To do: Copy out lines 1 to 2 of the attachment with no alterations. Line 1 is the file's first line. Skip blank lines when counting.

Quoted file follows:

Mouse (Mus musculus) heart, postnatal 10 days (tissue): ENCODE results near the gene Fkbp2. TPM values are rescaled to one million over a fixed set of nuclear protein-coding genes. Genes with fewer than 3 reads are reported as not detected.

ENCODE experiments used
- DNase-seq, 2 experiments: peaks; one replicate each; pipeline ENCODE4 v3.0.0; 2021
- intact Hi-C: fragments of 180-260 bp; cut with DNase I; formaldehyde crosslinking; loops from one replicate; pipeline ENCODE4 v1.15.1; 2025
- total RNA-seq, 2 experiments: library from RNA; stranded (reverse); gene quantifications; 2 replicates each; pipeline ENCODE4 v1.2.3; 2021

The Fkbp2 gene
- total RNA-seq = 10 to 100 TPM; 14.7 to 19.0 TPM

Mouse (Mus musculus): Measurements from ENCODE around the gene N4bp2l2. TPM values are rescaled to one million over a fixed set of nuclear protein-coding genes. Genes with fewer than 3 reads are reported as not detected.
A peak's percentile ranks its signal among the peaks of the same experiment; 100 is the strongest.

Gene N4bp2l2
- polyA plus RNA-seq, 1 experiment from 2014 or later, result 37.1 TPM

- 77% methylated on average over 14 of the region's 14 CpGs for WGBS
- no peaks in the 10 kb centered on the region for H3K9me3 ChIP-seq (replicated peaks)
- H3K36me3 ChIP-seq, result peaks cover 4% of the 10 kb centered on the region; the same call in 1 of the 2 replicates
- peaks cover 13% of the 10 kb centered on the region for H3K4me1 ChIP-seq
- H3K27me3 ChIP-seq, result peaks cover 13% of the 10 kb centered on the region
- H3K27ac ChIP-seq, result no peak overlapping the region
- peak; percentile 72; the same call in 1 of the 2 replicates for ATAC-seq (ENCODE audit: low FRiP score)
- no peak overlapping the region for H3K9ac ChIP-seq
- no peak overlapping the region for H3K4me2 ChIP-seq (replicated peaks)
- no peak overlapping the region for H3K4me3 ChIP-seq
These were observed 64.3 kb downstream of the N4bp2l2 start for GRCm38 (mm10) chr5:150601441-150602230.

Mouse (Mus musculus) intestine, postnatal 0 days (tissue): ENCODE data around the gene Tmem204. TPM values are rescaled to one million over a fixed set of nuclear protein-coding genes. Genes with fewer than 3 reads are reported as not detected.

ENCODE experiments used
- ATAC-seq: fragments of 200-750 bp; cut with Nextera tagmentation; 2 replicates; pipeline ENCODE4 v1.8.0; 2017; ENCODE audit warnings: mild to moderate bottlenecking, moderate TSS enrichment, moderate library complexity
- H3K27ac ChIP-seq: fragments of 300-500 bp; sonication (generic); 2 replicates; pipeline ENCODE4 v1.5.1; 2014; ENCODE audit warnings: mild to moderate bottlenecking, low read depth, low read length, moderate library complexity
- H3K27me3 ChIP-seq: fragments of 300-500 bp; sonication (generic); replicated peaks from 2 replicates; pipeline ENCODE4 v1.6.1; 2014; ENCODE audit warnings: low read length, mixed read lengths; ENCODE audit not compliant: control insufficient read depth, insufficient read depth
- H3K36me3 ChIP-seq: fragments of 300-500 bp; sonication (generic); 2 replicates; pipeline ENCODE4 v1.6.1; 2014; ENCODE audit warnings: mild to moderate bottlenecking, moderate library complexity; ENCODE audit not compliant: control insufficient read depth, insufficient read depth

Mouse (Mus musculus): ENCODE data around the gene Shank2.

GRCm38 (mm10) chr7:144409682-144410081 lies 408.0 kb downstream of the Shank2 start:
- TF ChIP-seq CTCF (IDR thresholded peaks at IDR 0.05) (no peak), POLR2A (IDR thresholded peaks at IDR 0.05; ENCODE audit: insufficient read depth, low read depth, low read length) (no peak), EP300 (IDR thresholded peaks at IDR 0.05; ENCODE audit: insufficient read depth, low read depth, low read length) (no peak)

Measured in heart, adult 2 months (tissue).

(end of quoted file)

Mouse (Mus musculus) heart, postnatal 10 days (tissue): ENCODE results near the gene Fkbp2. TPM values are rescaled to one million over a fixed set of nuclear protein-coding genes. Genes with fewer than 3 reads are reported as not detected.

ENCODE experiments used